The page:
Local organizations step up migrant aid in Reynosa

Related Story

From Corinto, El Salvador, to McAllen on the U.S.-Mexico border, Salvadoran migrant Esmeralda Ramirez tells Channel 5 News that she and her three-year-old daughter would barely have time to rest on their trek in cars, buses and inside an 18-wheeler.

Ramirez says she had to pay human traffickers $4,000 to get out of El Salvador and another $4,000 to enter the U.S. illegally.

“You work so hard in El Salvador, and your paycheck just isn't enough,” Ramirez said in Spanish.

Ramirez, a single 21-year-old mother, says she's searching for a better life for her daughter. She was able to cross and stay in the U.S.

But many others are quickly sent back to Reynosa after being apprehended by Border Patrol. More than 700 migrants are camping out just a block from the International Bridge in Reynosa.

Felicia Rangel-Samponaro, director of the organization Sidewalk School of Asylum Seekers, started helping migrants who slowly began camping out at the Plaza de la Republica in March.

When asked if she’s seeing a repetition of the Migrant Protection Protocols (MPP), or the “Remain in Mexico” policy, a Trump-era program that required migrants to wait for their asylum hearings in Mexico, Rangel-Samponaro said it’s the same.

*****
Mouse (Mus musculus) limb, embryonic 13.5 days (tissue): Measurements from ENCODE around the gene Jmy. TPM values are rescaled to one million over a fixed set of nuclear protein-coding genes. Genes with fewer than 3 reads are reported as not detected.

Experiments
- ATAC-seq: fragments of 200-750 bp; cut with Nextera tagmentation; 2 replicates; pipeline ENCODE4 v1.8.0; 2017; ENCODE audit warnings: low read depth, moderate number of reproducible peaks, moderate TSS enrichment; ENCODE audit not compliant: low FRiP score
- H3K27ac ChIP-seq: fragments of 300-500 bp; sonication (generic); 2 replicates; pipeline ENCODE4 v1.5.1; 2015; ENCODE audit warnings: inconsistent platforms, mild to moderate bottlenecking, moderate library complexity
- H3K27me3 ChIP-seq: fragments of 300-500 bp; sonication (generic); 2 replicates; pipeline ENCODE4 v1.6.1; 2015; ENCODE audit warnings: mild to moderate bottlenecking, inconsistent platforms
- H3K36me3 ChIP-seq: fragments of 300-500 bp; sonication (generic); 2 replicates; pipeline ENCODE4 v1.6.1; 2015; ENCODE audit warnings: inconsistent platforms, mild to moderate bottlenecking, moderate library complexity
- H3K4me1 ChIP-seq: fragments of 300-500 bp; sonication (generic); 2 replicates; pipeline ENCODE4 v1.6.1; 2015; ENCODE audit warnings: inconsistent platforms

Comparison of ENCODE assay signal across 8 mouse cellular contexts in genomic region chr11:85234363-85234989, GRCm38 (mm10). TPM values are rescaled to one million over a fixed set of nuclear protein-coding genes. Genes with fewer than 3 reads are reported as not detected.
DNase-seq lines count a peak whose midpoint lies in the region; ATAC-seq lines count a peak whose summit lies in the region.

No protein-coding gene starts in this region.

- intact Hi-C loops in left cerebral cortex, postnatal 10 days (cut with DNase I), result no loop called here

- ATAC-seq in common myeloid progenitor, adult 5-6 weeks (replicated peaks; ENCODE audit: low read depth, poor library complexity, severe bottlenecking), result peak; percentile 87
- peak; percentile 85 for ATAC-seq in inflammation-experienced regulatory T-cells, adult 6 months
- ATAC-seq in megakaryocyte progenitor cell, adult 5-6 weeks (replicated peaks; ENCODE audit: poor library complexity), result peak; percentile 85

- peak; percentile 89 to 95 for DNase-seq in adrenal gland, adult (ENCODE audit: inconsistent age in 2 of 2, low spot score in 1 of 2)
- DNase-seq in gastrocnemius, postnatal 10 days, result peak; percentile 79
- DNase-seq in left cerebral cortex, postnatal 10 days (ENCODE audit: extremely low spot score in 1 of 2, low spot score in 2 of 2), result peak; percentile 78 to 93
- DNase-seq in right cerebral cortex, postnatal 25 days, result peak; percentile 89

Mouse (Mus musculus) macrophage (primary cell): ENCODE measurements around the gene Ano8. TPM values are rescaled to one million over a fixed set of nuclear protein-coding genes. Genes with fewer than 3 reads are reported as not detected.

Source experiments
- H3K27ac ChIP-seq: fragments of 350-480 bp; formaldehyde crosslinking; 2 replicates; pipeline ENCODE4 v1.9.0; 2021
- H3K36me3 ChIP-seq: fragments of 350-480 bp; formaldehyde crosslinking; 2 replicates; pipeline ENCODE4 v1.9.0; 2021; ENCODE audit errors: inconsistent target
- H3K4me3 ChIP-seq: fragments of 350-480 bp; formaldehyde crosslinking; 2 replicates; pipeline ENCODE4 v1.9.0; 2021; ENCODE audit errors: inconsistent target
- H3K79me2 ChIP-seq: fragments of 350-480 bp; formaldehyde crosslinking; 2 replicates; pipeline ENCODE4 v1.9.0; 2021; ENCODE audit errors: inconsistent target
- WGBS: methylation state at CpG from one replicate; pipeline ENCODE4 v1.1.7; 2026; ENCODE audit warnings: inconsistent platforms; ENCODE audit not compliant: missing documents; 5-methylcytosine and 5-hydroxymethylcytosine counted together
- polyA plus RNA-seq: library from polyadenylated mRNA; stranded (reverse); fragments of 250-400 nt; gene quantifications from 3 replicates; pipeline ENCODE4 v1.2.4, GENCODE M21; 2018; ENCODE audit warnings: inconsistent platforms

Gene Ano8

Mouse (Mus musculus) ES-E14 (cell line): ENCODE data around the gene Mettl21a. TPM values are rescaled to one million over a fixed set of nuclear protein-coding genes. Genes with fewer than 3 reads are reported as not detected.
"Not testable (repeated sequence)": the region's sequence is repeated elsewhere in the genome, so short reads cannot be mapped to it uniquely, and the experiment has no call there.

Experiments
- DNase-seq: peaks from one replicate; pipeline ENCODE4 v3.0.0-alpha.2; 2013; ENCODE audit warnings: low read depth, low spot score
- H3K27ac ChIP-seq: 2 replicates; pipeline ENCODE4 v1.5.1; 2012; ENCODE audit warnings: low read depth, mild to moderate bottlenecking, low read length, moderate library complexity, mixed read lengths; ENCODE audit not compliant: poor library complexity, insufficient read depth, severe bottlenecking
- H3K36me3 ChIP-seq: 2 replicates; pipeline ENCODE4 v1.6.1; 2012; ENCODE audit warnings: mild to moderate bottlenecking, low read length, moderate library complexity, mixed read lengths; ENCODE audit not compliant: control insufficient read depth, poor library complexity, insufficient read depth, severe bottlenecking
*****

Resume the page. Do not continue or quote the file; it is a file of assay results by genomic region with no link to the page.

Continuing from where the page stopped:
“This is the same. The only difference is that this is called Title 42,” said Rangel-Samponaro.

Title 42, a law created nearly 80 years ago, is used to limit who can enter the U.S. for health reasons and has been in place because of the pandemic.

Reynosa city leaders called on Sister Norma Pimentel, executive director of Catholic Charities of the Rio Grande Valley, and Pastor Victor Silva from the Senda de Vida Migrant Shelter to help improve the conditions of the migrants in the park, which fluctuates between 700 and 900 people.

Pimentel and Silva are also facilitating asylum requests for the most vulnerable migrants.

U.S. Rep. Henry Cuellar (D-Laredo) is also calling for more immigration judges.

"If some of them are not going have hearings for years to come - for years to come, then that's not serving justice," Cuellar said. 

In recent weeks, groups of only 10 to 20 migrants with disabilities or serious illnesses have been entering in a formal manner through land ports of entry, according to humanitarian organizations working with U.S. immigration officials.

Meanwhile, migrants like Esmeralda will continue their journey inside the U.S.

“I was asked to show-up to an immigration office within 60 days to get all of this situated,” Ramirez said in Spanish. “And we'll see what we'll start working on next.”


7 Days